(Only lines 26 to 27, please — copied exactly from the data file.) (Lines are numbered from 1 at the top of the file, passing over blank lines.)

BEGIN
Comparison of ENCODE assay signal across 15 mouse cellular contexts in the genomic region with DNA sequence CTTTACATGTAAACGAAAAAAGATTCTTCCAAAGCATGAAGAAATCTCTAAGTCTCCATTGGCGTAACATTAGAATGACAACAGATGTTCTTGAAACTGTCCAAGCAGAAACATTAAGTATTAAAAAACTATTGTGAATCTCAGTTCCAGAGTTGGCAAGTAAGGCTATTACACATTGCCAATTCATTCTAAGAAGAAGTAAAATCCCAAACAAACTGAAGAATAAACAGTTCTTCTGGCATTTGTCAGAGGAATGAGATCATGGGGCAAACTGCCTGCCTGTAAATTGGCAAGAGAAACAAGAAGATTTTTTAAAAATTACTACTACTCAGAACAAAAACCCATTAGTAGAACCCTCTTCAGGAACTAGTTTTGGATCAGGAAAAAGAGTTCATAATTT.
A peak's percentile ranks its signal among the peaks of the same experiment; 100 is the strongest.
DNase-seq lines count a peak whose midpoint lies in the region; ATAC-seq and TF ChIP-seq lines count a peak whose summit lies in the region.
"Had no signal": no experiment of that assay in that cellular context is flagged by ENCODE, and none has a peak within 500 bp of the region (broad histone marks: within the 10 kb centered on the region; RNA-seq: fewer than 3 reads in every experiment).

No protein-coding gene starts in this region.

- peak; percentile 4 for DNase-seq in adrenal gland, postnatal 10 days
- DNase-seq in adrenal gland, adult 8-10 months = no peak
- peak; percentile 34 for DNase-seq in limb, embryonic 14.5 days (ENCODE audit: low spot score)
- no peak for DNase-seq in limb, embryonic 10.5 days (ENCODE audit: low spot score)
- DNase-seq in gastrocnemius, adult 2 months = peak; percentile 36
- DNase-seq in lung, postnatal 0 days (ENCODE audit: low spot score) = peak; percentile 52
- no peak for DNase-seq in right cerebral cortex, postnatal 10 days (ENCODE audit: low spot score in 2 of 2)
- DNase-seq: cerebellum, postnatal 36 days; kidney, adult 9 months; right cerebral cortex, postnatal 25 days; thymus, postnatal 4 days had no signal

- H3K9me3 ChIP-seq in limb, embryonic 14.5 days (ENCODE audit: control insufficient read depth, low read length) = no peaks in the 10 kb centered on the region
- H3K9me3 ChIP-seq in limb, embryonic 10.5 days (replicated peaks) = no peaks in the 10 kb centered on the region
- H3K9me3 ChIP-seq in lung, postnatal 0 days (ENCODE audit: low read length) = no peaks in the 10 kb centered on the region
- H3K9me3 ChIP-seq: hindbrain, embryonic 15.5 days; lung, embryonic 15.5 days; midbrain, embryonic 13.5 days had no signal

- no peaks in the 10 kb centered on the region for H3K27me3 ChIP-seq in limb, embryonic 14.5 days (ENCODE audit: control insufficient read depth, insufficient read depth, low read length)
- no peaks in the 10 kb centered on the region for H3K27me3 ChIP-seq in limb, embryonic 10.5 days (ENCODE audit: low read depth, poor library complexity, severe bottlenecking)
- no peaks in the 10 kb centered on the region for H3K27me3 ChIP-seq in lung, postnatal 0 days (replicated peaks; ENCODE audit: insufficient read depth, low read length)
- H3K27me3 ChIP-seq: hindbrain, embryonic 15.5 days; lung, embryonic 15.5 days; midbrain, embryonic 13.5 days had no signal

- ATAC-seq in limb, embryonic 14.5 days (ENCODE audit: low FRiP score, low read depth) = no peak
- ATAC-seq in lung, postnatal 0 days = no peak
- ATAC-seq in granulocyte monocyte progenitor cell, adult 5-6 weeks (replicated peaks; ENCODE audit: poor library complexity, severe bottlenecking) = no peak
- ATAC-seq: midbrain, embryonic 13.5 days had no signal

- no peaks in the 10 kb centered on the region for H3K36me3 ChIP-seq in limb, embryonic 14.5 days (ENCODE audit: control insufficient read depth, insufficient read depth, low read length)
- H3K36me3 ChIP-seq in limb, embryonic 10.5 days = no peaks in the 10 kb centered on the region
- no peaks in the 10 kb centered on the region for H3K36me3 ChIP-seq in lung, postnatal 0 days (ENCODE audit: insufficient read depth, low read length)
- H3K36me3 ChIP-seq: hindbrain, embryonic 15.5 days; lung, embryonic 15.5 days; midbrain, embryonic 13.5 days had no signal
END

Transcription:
- no peaks in the 10 kb centered on the region for H3K36me3 ChIP-seq in limb, embryonic 14.5 days (ENCODE audit: control insufficient read depth, insufficient read depth, low read length)
- H3K36me3 ChIP-seq in limb, embryonic 10.5 days = no peaks in the 10 kb centered on the region